On the all-nighter Hodgson pulled to create the first MST3K set:
“Long story short, the last thing I left on my list was to make the robots. And I think I pulled an all nighter to make [them]. I remember I had that moment where I saw Crow on the workbench, and it was like Pinocchio. I go, “Oh, that’s a good one. That’s definitely going to work.” Then I made Gypsy, and I made another robot that we called Beeper, or I called Beeper, which was a baby robot. And after we did the proof of concept, it’s like nobody really sparked to it. And so I brought it home and popped its head off and put a gumball machine on and that became Servo. So Servo wasn’t on that first proof of concept — but the next show we did, he was there.”
On watching weird old movies for fun in 2020 (sans riffs):
“You know, I’ve got kids now, they’re teenagers. And it’s like, with a society that is so drenched in the moving image, it’s really a rite of passage to understand the idea of an ironic viewing. Every kid goes through it. Every kid has a moment where they go, ‘Wait a minute, this movie is funny, but this movie that wasn’t meant to be funny could be even funnier.’ So I think that I’ve noticed, it’s just kind of an age where kids, it happens to them, you know? Where everybody kind of has that moment.”
On riffing over old MST3K episodes:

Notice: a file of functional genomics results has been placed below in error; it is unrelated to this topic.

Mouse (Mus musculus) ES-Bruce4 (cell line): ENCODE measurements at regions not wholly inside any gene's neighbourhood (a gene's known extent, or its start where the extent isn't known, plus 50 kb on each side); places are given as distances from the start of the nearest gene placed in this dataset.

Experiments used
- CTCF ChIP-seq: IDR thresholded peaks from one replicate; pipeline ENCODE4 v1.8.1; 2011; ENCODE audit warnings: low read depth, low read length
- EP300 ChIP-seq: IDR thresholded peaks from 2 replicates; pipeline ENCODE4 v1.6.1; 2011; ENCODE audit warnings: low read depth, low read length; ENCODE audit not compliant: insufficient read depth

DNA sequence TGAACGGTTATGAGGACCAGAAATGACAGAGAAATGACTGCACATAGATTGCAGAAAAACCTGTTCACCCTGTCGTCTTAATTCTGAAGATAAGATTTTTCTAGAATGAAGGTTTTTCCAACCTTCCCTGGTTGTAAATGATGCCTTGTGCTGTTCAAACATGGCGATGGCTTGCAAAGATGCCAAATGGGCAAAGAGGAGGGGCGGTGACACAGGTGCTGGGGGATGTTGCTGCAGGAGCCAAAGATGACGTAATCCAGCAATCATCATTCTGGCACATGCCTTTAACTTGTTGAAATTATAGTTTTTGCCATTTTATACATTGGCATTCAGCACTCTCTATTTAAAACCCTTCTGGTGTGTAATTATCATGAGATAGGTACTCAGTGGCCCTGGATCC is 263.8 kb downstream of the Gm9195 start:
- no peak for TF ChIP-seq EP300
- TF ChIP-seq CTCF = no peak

“I noticed this interesting thing about the first season … I think we were probably getting about three or 400 riffs a movie, and the usual Mystery Science Theater has six or 700 riffs. And so I thought, I think we could lay another layer of riffs on this. And so we did, and we added probably 150 other riffs over the top of it. So they watched it. It was really wild.” [Editor’s note: You can watch this in the MST3K LIVE Social Distancing Riff-Along which you can watch here]
“Last year at this time, last summer we had a workshop that we maintained for about six months prior to going out on the road … I do love that stuff [but] I’m not particularly great at it, I love hot gluing things together and shooting spray paint on them, but I can’t really make things roadworthy so they can travel on the road and be at 100 performances and function every night … For that you need really good mechanical people who know how to build stuff … So I was really grateful to have a couple of people like that.”
On naming the Xbox:
“Yeah, “Xbox” was a version of [a 1995 pilot Hodgson worked on] The TV Wheel. But the Xbox was the pilot. I trademarked everything except the option for games. I trademarked it for apparel, I trademarked it for TV. I just didn’t trademark it for games. But yeah, the first pilot was called Xbox… Because when you look at [the rotating stage that formed the basis of the show] from the top, it looks like an X.”
Samuel Claiborn is IGN’s Managing Editor and both fixes and breaks pinball machines in his garage. TCELES B HSUP to follow him @Samuel_IGN on Twitter.